Tree water dynamics in a drying and warming world

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Title: Tree water dynamics in a drying and warming world
Authors: Grossiord, Charlotte | Sevanto, Sanna | Borrego, Isaac | Chan, Allison M. | Collins, Adam D. | Dickman, Lee T. | Hudson, Patrick J. | McBranch, Natalie | Michaletz, Sean T. | Pockman, William T. | Ryan, Max | Vilagrosa, Alberto | McDowell, Nate G.
Center, Department or Service: Universidad de Alicante. Departamento de Ecología | CEAM (Centro Estudios Ambientales del Mediterráneo)
Keywords: Acclimation | Hydraulics | Juniperus monosperma | Megadrought | Pinus edulis | Sap flux | Stomatal conductance | Transpiration | Vapour pressure deficit | Xylem anatomy
Knowledge Area: Ecología
Issue Date: Sep-2017
Publisher: John Wiley & Sons
Citation: Plant, Cell and Environment. 2017, 40(9): 1861-1873. doi:10.1111/pce.12991
Abstract: Disentangling the relative impacts of precipitation reduction and vapour pressure deficit (VPD) on plant water dynamics and determining whether acclimation may influence these patterns in the future is an important challenge. Here, we report sap flux density (FD), stomatal conductance (Gs), hydraulic conductivity (KL) and xylem anatomy in piñon pine (Pinus edulis) and juniper (Juniperus monosperma) trees subjected to five years of precipitation reduction, atmospheric warming (elevated VPD) and their combined effects. No acclimation occurred under precipitation reduction: lower Gs and FD were found for both species compared to ambient conditions. Warming reduced the sensibility of stomata to VPD for both species but resulted in the maintenance of Gs and FD to ambient levels only for piñon. For juniper, reduced soil moisture under warming negated benefits of stomatal adjustments and resulted in reduced FD, Gs and KL. Although reduced stomatal sensitivity to VPD also occurred under combined stresses, reductions in Gs, FD and KL took place to similar levels as under single stresses for both species. Our results show that stomatal conductance adjustments to high VPD could minimize but not entirely prevent additive effects of warming and drying on water use and carbon acquisition of trees in semi-arid regions.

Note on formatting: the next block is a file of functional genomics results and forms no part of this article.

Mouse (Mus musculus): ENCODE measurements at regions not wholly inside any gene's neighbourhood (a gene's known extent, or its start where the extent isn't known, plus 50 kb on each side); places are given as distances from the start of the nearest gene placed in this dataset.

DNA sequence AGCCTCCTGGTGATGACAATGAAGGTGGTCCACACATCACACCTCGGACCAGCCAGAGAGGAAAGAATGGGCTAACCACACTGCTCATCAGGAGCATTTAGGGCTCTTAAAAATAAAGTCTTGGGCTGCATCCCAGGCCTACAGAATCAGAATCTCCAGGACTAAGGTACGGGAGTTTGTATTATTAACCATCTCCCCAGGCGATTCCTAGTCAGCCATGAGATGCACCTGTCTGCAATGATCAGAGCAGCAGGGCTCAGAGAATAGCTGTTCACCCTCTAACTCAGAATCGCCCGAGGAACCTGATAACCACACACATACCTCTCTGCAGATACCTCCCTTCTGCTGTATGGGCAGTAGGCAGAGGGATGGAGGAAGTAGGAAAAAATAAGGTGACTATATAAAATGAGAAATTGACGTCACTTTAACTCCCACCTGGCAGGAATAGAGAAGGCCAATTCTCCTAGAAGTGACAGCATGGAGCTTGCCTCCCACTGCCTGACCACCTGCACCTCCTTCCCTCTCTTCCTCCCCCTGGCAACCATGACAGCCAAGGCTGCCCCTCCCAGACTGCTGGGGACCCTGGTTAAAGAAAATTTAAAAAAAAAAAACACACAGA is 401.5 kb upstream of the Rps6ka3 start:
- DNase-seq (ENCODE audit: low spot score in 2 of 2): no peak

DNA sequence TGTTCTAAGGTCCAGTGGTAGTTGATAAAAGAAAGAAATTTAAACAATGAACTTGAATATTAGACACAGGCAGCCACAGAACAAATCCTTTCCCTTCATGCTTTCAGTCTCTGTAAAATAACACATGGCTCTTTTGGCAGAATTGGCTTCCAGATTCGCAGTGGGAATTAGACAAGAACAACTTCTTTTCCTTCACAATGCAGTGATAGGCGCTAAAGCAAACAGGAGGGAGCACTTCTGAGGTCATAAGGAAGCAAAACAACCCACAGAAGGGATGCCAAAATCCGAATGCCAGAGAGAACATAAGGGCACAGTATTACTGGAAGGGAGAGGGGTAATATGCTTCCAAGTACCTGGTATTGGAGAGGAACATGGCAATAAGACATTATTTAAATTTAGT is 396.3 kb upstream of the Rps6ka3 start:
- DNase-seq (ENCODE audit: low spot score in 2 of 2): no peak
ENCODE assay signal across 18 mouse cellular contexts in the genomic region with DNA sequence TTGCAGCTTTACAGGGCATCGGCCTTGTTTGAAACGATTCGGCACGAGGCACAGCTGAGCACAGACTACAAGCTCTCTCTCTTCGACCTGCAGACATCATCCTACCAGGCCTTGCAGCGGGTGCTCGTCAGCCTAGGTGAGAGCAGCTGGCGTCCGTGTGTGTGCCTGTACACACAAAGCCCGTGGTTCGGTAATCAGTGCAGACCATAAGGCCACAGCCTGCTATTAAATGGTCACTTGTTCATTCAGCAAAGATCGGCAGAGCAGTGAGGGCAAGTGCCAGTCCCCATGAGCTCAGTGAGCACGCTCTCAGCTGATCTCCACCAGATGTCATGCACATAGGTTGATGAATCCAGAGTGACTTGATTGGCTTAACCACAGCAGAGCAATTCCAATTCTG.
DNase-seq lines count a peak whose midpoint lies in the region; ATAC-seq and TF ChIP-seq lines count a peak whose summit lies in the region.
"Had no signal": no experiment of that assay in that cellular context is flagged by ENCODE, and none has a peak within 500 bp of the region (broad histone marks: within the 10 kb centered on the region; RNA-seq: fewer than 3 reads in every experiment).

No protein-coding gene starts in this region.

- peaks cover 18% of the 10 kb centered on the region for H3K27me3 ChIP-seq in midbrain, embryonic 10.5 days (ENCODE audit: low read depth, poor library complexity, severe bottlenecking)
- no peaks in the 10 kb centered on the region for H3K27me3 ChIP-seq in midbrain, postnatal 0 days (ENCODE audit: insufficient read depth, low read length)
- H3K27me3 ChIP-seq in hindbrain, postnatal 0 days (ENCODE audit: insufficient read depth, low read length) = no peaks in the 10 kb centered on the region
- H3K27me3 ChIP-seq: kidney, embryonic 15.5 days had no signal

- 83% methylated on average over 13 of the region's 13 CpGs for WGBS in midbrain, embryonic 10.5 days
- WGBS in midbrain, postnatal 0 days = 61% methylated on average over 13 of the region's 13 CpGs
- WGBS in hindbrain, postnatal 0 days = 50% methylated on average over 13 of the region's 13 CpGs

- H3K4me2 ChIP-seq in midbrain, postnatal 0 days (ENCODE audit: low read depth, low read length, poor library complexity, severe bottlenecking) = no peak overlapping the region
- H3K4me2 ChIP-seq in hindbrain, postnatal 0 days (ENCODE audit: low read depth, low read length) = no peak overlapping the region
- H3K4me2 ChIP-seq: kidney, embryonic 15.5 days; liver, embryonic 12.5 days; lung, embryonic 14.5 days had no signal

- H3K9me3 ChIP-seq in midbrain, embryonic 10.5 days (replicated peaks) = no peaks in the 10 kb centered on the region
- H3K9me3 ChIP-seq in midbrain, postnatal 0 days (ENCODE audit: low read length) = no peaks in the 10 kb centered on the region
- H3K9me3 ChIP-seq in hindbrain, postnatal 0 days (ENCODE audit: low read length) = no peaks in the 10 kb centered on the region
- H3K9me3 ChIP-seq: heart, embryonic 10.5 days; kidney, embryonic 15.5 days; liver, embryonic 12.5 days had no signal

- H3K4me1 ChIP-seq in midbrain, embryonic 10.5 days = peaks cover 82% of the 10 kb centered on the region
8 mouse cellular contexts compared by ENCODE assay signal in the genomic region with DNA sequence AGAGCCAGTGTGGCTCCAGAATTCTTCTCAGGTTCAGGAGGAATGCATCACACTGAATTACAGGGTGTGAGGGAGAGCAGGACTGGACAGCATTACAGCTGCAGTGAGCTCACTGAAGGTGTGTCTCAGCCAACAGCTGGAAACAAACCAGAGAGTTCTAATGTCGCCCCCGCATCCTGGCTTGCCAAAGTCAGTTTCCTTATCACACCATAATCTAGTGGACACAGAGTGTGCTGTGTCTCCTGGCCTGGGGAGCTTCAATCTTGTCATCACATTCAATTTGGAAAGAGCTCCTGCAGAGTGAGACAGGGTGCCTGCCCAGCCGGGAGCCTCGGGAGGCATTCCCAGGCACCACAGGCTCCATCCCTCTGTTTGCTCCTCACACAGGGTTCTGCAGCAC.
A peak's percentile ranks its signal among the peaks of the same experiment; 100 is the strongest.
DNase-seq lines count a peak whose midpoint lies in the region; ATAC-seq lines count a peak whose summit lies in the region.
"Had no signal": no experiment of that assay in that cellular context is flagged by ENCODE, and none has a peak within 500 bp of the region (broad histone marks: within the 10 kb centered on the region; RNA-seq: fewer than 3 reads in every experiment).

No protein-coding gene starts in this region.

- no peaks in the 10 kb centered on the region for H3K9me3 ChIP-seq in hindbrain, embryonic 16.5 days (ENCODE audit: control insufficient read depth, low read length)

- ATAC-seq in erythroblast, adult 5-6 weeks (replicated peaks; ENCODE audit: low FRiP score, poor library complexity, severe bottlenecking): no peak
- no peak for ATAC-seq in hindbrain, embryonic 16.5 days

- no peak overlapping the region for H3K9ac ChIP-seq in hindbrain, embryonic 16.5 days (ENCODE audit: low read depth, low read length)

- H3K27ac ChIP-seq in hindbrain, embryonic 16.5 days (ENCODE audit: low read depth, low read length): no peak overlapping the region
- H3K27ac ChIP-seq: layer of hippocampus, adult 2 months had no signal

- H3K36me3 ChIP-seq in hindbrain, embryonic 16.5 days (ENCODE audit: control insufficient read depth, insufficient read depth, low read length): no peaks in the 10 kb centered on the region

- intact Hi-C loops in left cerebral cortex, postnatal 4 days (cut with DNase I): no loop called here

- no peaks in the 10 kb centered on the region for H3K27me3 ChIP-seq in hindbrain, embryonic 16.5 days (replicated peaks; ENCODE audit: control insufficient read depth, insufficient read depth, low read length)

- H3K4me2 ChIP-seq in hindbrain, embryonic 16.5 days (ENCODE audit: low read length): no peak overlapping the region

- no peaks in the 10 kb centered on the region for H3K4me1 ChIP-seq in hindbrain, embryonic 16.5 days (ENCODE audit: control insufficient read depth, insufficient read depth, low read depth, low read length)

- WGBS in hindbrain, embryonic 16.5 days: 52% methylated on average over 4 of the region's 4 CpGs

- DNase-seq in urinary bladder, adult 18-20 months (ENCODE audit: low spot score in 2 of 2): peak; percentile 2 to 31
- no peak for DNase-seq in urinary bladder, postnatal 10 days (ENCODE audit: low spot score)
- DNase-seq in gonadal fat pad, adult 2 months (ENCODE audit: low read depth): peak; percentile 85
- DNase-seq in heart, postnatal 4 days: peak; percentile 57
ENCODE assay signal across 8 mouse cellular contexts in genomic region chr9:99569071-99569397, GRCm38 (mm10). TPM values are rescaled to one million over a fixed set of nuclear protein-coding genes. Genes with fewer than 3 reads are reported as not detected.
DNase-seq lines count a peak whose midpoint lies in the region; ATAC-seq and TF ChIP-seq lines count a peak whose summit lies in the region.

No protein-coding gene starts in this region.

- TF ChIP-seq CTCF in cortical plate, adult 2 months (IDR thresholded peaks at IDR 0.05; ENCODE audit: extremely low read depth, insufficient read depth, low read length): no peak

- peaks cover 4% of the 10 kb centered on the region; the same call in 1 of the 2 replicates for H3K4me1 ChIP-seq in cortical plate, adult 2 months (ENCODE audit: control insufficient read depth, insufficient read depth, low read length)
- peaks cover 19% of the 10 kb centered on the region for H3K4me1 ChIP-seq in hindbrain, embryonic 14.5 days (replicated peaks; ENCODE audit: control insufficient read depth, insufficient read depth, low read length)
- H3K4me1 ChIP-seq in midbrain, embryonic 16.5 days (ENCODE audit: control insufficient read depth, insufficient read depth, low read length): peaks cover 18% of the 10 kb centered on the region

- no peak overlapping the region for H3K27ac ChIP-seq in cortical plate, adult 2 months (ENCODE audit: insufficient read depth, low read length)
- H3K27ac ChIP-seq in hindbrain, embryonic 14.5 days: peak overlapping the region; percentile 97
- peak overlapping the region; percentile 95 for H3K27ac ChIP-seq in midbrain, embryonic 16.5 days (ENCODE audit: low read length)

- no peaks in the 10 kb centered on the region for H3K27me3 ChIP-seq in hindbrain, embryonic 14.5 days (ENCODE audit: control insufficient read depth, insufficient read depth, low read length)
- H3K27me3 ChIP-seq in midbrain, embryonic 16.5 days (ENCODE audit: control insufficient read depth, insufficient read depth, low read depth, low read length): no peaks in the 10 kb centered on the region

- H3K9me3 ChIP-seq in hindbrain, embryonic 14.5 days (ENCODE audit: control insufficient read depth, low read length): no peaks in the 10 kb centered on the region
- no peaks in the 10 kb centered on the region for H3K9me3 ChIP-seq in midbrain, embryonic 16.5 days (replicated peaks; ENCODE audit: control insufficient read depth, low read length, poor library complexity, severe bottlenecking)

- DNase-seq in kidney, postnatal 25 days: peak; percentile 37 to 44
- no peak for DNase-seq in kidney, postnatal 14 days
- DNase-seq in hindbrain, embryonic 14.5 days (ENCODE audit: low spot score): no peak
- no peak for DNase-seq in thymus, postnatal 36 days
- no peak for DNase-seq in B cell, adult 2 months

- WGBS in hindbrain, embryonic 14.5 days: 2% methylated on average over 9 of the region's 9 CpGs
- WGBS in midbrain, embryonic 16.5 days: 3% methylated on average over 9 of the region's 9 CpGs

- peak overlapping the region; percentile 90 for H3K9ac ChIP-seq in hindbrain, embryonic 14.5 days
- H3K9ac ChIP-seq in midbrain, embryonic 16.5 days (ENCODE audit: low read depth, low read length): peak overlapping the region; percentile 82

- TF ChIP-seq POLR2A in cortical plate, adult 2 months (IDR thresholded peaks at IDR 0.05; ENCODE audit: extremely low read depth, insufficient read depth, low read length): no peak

Sponsor: The Los Alamos Survival-Mortality (SUMO) Experiment was funded by the US Department of Energy, Office of Science, Biological and Environmental Research. C.G. and S.M. were supported by a Director’s Fellowship from the Los Alamos National Laboratory. A.V. was supported by a fellowship from Generalitat Valenciana (BEST/2016/289) and the project Survive-2 (CGL2015-69773-C2-2-P MINECO/FEDER) from the Spanish Government. CEAM is funded by Generalitat Valenciana.
ISSN: 0140-7791 (Print) | 1365-3040 (Online)
DOI: 10.1111/pce.12991
Language: eng
Type: info:eu-repo/semantics/article
Rights: © 2017 John Wiley & Sons Ltd
Peer Review: si
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